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Oracle Database 12.2 New Feature – Pluggable Database Performance Profiles

  • Posted by Gavin Soorma
  • On April 11, 2017
  • 1 Comments
  • 12.2, 12c new feature, 12c Release 2, multitenant, performance profile, pluggable database

In the earlier 12.1.0.2 Oracle database version, we could limit the amount of CPU utilization as well as Parallel Server allocation at the PDB level via Resource Plans.

Now in 12c Release 2, we can not only regulate CPU and Parallelism at the Pluggable database level, but in addition we can also restrict the amount of memory that each PDB hosted by a Container Database (CDB) uses.

Further, we can also limit the amount of I/O operations that each PDB performs so that now we have a far improved Resource Manager at work ensuring that no PDB hogs all the CPU or the IO because of maybe some runaway query and thereby impacts the other PDBs hosted in the same PDB.

We can now limit the amount of SGA or PGA that an individual PDB can utilize as well as ensure that certain PDBs always are ensured a minimum level of both available SGA and PGA memory.

For example we can now issue SQL statements like these while connected to the individual PDB.

 

SQL> ALTER SYSTEM SET SGA_TARGET = 500M SCOPE = BOTH;

SQL> ALTER SYSTEM SET SGA_MIN_SIZE = 300M SCOPE = BOTH;

SQL> ALTER SYSTEM SET PGA_AGGREGATE_LIMIT = 200M SCOPE = BOTH;

SQL> ALTER SYSTEM SET MAX_IOPS = 10000 SCOPE = BOTH;

 
Another 12c Release 2 New Feature related to Multitenancy is Performance Profiles.

With Performance Profiles we can manage resources for large numbers of PDBs by specifying Resource Manager directives for profiles instead for each individual PDB.

These profiles are then allocated to the PDB via the initialization parameter DB_PERFORMANCE_PROFILE

Let us look at a worked example of Performance Profiles.

In this example we have three PDBs (PDB1, PDB2 and PDB3) hosted in the container database CDB1. PDB1 pluggable database hosts some mission critical applications and we need to ensure that PDB1 gets a higher share of memory,I/O as well as CPU resources as compared to PDB2 and PDB3.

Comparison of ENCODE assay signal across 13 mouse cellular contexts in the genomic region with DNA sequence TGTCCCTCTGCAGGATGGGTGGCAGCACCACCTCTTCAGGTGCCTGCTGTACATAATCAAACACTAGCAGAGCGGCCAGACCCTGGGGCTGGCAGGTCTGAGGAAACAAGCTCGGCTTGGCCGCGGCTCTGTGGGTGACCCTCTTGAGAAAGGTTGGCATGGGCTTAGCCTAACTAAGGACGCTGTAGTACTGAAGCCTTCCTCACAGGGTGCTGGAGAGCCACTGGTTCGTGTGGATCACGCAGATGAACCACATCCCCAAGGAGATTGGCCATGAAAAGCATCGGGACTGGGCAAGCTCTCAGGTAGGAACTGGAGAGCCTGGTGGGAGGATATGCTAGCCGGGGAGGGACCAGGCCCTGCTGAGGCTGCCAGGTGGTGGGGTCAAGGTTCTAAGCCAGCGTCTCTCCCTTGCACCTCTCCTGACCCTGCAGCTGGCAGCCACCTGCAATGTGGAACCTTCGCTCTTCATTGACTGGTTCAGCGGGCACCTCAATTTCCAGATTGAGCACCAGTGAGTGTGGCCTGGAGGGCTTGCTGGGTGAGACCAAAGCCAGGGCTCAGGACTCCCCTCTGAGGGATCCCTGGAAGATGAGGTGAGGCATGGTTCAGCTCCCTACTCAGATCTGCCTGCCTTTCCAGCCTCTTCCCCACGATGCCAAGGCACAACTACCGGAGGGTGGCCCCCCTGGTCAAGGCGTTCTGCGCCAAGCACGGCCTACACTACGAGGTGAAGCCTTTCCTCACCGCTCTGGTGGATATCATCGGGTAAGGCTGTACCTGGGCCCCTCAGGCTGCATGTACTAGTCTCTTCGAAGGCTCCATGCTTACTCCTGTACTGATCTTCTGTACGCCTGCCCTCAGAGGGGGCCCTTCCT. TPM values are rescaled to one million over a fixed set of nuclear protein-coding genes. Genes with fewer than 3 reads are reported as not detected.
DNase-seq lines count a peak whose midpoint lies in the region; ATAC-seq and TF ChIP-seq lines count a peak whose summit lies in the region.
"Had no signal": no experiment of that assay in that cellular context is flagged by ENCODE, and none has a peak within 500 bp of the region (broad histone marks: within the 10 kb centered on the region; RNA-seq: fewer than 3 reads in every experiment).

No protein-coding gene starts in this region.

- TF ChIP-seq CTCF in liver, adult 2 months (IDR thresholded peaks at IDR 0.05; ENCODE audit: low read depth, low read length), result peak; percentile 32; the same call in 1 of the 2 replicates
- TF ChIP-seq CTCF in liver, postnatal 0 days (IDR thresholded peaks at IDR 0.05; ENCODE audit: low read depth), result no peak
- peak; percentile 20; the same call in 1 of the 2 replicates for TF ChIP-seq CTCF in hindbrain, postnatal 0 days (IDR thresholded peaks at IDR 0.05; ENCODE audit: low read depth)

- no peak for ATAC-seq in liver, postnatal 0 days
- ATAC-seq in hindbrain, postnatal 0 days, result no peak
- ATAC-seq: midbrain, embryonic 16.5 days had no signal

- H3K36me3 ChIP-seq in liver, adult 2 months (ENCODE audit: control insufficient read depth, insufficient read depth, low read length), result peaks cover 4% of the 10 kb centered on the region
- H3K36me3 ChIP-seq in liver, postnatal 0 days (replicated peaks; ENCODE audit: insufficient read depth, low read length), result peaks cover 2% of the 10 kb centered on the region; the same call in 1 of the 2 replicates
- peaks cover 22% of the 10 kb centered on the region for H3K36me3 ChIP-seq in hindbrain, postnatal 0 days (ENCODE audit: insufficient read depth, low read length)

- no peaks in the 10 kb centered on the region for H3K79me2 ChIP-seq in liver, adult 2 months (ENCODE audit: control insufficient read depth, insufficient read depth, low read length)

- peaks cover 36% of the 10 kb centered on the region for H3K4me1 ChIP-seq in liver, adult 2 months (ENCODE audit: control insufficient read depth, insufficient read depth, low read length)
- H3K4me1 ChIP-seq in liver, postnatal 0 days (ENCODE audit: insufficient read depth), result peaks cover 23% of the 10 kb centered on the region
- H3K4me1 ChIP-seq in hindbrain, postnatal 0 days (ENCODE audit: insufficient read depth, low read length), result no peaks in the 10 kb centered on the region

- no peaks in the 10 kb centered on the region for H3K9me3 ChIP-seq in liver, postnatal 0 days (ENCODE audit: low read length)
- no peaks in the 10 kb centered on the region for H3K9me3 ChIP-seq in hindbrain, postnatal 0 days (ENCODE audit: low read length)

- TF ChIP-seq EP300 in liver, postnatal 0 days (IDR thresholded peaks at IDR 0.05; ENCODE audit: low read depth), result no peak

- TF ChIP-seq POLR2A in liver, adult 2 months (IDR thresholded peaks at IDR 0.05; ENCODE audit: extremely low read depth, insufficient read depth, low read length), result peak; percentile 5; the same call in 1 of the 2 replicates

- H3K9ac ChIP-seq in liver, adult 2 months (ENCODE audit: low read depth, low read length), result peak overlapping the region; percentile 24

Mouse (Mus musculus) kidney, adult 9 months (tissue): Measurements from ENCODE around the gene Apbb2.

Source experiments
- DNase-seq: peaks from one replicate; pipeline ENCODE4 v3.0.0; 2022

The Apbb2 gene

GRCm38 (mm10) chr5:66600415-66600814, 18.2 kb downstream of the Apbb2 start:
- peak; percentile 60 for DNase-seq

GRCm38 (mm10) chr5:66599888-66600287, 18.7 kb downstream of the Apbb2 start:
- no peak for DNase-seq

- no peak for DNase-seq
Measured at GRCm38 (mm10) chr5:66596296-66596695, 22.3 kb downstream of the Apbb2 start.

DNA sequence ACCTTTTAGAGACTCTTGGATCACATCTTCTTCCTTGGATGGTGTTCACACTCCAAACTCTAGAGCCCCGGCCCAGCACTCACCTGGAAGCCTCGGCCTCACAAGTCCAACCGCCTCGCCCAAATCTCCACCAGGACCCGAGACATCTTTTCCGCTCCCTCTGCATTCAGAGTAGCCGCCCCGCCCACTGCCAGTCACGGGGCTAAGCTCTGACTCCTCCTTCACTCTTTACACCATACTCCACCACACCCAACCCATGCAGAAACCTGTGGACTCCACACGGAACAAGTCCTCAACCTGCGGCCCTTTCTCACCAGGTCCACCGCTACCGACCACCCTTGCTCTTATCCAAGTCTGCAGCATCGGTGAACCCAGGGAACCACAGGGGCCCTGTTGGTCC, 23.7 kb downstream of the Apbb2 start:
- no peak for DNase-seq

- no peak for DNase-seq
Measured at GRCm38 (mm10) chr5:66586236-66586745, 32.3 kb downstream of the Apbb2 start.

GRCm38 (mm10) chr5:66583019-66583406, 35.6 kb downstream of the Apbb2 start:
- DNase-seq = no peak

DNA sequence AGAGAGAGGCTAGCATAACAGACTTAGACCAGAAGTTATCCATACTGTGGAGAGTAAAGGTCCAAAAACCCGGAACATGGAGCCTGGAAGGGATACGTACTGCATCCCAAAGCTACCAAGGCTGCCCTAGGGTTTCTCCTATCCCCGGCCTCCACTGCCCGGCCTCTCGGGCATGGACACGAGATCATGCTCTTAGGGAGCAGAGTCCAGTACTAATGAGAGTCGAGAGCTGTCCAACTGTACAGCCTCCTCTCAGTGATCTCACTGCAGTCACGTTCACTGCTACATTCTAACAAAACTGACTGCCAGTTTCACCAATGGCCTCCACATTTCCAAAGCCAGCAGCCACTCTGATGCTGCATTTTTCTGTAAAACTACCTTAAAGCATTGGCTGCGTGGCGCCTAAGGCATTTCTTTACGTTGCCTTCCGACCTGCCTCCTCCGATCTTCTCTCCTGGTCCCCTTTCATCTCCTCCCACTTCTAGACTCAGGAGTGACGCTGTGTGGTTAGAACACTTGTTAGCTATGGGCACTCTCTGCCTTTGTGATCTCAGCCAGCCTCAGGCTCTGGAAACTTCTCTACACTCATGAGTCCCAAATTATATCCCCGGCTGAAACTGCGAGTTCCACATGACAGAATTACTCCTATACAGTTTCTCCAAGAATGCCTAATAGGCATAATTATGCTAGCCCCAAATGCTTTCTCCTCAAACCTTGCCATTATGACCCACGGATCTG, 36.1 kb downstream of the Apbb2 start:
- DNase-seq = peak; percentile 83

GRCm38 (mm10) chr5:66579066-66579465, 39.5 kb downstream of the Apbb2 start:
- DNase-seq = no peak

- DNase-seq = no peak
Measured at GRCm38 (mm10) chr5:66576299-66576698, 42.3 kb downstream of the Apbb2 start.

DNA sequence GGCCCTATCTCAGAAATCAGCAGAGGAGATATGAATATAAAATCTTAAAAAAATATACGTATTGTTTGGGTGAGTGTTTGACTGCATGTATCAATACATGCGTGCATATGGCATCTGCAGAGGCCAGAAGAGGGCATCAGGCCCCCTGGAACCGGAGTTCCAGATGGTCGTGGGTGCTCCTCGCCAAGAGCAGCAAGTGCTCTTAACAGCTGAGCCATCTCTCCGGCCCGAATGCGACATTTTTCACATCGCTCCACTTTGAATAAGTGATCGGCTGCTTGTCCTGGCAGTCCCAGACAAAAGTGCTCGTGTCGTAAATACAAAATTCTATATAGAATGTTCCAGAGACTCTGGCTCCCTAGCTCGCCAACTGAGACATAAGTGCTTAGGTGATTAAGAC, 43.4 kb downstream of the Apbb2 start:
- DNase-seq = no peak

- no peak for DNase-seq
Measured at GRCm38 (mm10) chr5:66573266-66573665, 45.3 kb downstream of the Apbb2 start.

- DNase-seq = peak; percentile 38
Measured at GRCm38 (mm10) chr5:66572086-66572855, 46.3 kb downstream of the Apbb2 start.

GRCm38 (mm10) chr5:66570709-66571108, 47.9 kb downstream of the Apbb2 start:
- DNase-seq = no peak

So we will be enforcing this resource allocation via two sets of Performance Profiles – we call those TIER1 and TIER2.

Here are the steps:

 

Create a Pending Area

 

SQL> exec DBMS_RESOURCE_MANAGER.CREATE_PENDING_AREA ();

PL/SQL procedure successfully completed.

 

 

Create a CDB Resource Plan
 

SQL> BEGIN

 DBMS_RESOURCE_MANAGER.CREATE_CDB_PLAN(

   plan   => 'profile_plan',

   comment => 'Performance Profile Plan allocating highest share of resources to PDB1');

END;

/ 

PL/SQL procedure successfully completed.

 
Create the CDB resource plan directives for the PDBs

Tier 1 performance profile ensures at least 60% (3 shares) of available CPU and parallel server resources and no upper limit on CPU utilization or parallel server execution. In addition it ensures a minimum allocation of at least 50% of available memory.

 

SQL> BEGIN

DBMS_RESOURCE_MANAGER.CREATE_CDB_PROFILE_DIRECTIVE(

plan                 => 'profile_plan',

profile              => 'Tier1',

shares               => 3,

memory_min           => 50);

END;

/

PL/SQL procedure successfully completed.

 

Tier 2 performance profile is more restrictive in the sense that it has fewer shares as compared to Tier 1 and limits the amount of CPU/Parallel server usage to 40% as well as limits the amount of memory usage at the PDB level to a maximum of 25% of available memory.

 

SQL> BEGIN

 DBMS_RESOURCE_MANAGER.CREATE_CDB_PROFILE_DIRECTIVE(

   plan                 => 'profile_plan',

   profile              => 'Tier2',

   shares               => 2,

   utilization_limit    => 40,

   memory_limit          => 25);

END;

/   

PL/SQL procedure successfully completed.

 

Validate and Submit the Pending Area

 

SQL> exec DBMS_RESOURCE_MANAGER.VALIDATE_PENDING_AREA();

PL/SQL procedure successfully completed.

SQL> exec DBMS_RESOURCE_MANAGER.SUBMIT_PENDING_AREA();

PL/SQL procedure successfully completed.


 
Allocate Performance Profiles to PDBs

 

TIER1 Performance Profile is allocated to PDB1 and TIER2 Performance Profile is allocated to PDB2 and PDB3.

 

SQL> alter session set container=pdb1;

Session altered.

SQL> alter system set DB_PERFORMANCE_PROFILE='TIER1' scope=spfile;

System altered.

SQL> alter session set container=pdb2;

Session altered.

SQL> alter system set DB_PERFORMANCE_PROFILE='TIER2' scope=spfile;

System altered.

SQL> alter session set container=pdb3;

Session altered.

SQL> alter system set DB_PERFORMANCE_PROFILE='TIER2' scope=spfile;

System altered.

 

Set the Resource Plan at the CDB level

 

SQL> conn / as sysdba

Connected.

SQL> alter system set resource_manager_plan='PROFILE_PLAN' scope=both;

System altered.

 

Set the Performance Profiles at the PDB level

 

SQL> alter pluggable database all close immediate;

Pluggable database altered.

SQL> alter pluggable database all open;

Pluggable database altered.


 
Monitor memory utilization at PDB level

 

The V$RSRCPDBMETRIC view enables us to track the amount memory used by PDBs.

We can see that the PDB1 belonging to the profile TIER1 has almost double the memory allocated to the other two PDBs in profile TIER2.

Oracle 12.2 has a lot of new exciting features. Learn all about these at a forthcoming online training session. Contact prosolutions@gavinsoorma.com to register interest!

 

1 Comments

Foued
  • Apr 18 2017
Thanks for this post. I would be nice if the blog contained the option to follow new posts by email. Foued

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